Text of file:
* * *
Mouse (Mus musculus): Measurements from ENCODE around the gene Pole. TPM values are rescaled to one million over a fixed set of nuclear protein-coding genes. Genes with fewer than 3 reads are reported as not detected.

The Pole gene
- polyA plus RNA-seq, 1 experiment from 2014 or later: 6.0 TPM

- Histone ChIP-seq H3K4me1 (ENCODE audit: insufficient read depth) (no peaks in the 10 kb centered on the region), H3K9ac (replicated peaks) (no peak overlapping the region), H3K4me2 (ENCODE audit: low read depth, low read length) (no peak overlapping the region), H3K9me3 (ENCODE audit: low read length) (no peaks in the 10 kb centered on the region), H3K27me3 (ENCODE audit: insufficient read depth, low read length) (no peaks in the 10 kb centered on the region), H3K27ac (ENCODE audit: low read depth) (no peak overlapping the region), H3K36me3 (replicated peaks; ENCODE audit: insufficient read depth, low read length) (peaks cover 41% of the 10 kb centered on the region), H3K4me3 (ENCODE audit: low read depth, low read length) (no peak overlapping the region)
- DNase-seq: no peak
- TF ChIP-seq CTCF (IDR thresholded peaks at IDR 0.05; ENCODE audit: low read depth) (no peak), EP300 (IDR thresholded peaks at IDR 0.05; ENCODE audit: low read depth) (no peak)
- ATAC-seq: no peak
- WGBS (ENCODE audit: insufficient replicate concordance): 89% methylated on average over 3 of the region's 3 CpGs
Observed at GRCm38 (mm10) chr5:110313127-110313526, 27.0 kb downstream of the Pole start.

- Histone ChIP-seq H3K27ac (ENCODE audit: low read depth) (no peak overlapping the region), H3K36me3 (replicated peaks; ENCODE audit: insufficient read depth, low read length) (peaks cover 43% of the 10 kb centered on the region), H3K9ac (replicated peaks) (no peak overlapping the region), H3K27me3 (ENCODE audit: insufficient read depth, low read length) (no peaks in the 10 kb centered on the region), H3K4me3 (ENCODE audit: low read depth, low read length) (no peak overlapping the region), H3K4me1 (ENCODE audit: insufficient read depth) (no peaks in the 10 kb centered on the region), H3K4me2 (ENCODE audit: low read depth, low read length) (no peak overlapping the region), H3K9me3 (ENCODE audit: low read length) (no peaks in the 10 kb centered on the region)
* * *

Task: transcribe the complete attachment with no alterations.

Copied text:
Mouse (Mus musculus): Measurements from ENCODE around the gene Pole. TPM values are rescaled to one million over a fixed set of nuclear protein-coding genes. Genes with fewer than 3 reads are reported as not detected.

The Pole gene
- polyA plus RNA-seq, 1 experiment from 2014 or later: 6.0 TPM

- Histone ChIP-seq H3K4me1 (ENCODE audit: insufficient read depth) (no peaks in the 10 kb centered on the region), H3K9ac (replicated peaks) (no peak overlapping the region), H3K4me2 (ENCODE audit: low read depth, low read length) (no peak overlapping the region), H3K9me3 (ENCODE audit: low read length) (no peaks in the 10 kb centered on the region), H3K27me3 (ENCODE audit: insufficient read depth, low read length) (no peaks in the 10 kb centered on the region), H3K27ac (ENCODE audit: low read depth) (no peak overlapping the region), H3K36me3 (replicated peaks; ENCODE audit: insufficient read depth, low read length) (peaks cover 41% of the 10 kb centered on the region), H3K4me3 (ENCODE audit: low read depth, low read length) (no peak overlapping the region)
- DNase-seq: no peak
- TF ChIP-seq CTCF (IDR thresholded peaks at IDR 0.05; ENCODE audit: low read depth) (no peak), EP300 (IDR thresholded peaks at IDR 0.05; ENCODE audit: low read depth) (no peak)
- ATAC-seq: no peak
- WGBS (ENCODE audit: insufficient replicate concordance): 89% methylated on average over 3 of the region's 3 CpGs
Observed at GRCm38 (mm10) chr5:110313127-110313526, 27.0 kb downstream of the Pole start.

- Histone ChIP-seq H3K27ac (ENCODE audit: low read depth) (no peak overlapping the region), H3K36me3 (replicated peaks; ENCODE audit: insufficient read depth, low read length) (peaks cover 43% of the 10 kb centered on the region), H3K9ac (replicated peaks) (no peak overlapping the region), H3K27me3 (ENCODE audit: insufficient read depth, low read length) (no peaks in the 10 kb centered on the region), H3K4me3 (ENCODE audit: low read depth, low read length) (no peak overlapping the region), H3K4me1 (ENCODE audit: insufficient read depth) (no peaks in the 10 kb centered on the region), H3K4me2 (ENCODE audit: low read depth, low read length) (no peak overlapping the region), H3K9me3 (ENCODE audit: low read length) (no peaks in the 10 kb centered on the region)